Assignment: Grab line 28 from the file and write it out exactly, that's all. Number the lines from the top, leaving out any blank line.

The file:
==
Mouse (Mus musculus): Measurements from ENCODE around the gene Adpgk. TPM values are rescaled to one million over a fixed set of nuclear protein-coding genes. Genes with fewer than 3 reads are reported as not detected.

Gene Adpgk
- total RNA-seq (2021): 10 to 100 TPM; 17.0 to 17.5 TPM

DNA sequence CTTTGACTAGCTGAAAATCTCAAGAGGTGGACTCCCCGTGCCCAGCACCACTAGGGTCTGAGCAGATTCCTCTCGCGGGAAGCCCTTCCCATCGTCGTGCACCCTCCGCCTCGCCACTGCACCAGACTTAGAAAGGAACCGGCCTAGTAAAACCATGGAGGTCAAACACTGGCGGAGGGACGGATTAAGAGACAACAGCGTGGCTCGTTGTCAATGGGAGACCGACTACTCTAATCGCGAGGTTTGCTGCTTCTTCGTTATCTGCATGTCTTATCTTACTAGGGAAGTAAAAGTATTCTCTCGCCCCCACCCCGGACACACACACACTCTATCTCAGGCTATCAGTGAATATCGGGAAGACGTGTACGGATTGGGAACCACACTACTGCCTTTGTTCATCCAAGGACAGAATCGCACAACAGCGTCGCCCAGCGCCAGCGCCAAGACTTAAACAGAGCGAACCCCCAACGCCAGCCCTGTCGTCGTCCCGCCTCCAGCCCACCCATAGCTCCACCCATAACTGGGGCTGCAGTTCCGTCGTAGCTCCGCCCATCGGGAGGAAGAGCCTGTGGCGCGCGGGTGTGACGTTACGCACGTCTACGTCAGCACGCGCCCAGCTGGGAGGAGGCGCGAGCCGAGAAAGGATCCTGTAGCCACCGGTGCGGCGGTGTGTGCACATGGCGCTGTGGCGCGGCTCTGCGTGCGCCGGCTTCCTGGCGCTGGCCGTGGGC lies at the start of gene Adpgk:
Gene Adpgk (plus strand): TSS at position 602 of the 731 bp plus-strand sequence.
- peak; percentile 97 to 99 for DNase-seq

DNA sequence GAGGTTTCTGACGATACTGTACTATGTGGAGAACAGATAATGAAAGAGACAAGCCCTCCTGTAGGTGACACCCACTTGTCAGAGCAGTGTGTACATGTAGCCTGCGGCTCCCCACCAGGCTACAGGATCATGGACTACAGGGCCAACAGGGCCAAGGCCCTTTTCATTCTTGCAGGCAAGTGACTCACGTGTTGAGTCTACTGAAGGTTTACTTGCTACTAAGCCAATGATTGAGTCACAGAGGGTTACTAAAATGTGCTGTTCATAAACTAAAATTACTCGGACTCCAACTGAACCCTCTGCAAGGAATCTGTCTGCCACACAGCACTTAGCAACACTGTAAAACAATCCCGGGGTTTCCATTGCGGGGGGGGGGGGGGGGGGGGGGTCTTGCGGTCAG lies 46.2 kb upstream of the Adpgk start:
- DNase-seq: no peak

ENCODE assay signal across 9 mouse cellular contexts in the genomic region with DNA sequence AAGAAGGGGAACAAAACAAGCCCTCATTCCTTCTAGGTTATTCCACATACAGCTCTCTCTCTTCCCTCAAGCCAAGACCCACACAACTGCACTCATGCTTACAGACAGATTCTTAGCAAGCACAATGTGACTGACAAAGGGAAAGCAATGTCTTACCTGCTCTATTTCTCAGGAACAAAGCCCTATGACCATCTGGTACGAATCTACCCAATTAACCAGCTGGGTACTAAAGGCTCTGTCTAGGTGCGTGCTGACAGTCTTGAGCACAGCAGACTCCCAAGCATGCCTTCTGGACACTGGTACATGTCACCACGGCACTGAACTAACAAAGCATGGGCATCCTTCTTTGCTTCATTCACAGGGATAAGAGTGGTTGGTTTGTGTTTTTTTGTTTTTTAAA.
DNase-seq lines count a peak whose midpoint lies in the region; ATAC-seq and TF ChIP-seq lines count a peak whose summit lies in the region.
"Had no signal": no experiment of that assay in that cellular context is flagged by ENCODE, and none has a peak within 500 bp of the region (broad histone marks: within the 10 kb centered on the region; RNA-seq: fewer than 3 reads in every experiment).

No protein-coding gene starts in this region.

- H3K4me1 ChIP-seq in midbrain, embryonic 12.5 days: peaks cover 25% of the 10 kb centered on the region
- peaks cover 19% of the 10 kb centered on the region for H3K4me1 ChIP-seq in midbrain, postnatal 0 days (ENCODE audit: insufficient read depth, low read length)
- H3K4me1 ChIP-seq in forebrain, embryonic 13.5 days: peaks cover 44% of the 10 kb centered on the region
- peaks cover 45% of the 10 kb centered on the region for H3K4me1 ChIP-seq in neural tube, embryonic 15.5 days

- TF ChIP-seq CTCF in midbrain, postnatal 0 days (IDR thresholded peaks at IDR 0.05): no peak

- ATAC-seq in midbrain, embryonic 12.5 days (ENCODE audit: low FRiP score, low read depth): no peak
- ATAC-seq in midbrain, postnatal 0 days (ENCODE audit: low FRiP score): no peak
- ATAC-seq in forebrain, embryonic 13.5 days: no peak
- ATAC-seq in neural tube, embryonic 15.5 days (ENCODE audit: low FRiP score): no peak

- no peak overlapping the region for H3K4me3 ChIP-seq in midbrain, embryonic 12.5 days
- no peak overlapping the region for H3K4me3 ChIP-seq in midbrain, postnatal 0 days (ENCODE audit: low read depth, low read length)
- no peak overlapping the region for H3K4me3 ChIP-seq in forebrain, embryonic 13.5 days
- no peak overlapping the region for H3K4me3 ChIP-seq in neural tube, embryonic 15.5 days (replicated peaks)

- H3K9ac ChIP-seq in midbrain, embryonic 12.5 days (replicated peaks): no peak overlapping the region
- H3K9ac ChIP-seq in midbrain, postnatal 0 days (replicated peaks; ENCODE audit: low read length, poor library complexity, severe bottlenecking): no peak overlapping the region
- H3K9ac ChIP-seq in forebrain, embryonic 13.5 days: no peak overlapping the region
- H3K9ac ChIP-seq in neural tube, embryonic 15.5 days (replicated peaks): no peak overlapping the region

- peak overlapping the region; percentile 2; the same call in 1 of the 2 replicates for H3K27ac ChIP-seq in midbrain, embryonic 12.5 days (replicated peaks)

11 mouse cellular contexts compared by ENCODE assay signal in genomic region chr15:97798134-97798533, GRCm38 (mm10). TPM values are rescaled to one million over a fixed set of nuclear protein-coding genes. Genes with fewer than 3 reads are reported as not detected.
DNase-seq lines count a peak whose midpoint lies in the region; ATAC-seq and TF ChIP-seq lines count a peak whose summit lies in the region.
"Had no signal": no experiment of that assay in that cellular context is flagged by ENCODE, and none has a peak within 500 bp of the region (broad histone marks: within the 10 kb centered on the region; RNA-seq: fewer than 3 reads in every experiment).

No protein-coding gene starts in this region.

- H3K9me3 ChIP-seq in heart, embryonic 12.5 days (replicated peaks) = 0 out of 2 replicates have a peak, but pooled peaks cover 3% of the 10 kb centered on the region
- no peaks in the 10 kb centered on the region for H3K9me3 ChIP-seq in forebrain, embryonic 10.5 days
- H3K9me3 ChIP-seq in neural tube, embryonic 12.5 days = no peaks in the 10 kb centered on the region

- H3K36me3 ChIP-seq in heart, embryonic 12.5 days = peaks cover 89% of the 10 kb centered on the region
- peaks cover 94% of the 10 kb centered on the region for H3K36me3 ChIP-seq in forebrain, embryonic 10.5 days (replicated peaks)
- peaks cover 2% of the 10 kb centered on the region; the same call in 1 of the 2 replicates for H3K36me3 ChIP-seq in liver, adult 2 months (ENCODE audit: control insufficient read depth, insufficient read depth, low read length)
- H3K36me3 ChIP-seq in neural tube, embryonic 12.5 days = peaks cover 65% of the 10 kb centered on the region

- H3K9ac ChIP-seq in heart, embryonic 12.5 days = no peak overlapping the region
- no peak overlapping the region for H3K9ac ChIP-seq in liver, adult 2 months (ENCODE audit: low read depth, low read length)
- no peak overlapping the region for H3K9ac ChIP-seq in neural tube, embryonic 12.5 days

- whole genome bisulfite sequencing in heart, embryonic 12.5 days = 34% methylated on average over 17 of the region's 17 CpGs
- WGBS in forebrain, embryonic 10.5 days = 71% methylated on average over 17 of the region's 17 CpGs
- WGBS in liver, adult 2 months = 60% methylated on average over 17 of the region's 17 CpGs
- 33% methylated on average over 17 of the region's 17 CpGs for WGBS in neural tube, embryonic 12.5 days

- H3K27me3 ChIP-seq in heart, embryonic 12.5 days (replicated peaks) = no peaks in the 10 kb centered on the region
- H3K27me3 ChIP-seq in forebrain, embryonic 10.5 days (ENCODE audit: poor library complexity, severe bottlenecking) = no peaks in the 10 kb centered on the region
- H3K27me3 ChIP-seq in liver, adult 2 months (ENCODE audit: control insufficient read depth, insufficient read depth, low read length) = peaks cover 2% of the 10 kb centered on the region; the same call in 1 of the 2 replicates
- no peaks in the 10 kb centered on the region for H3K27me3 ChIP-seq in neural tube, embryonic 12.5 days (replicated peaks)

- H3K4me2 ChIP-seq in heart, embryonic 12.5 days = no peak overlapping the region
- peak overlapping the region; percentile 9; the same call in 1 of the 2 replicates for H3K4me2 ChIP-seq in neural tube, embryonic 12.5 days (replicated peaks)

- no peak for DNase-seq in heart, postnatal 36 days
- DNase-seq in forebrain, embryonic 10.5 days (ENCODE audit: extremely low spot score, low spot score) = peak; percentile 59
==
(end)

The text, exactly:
- H3K9ac ChIP-seq in forebrain, embryonic 13.5 days: no peak overlapping the region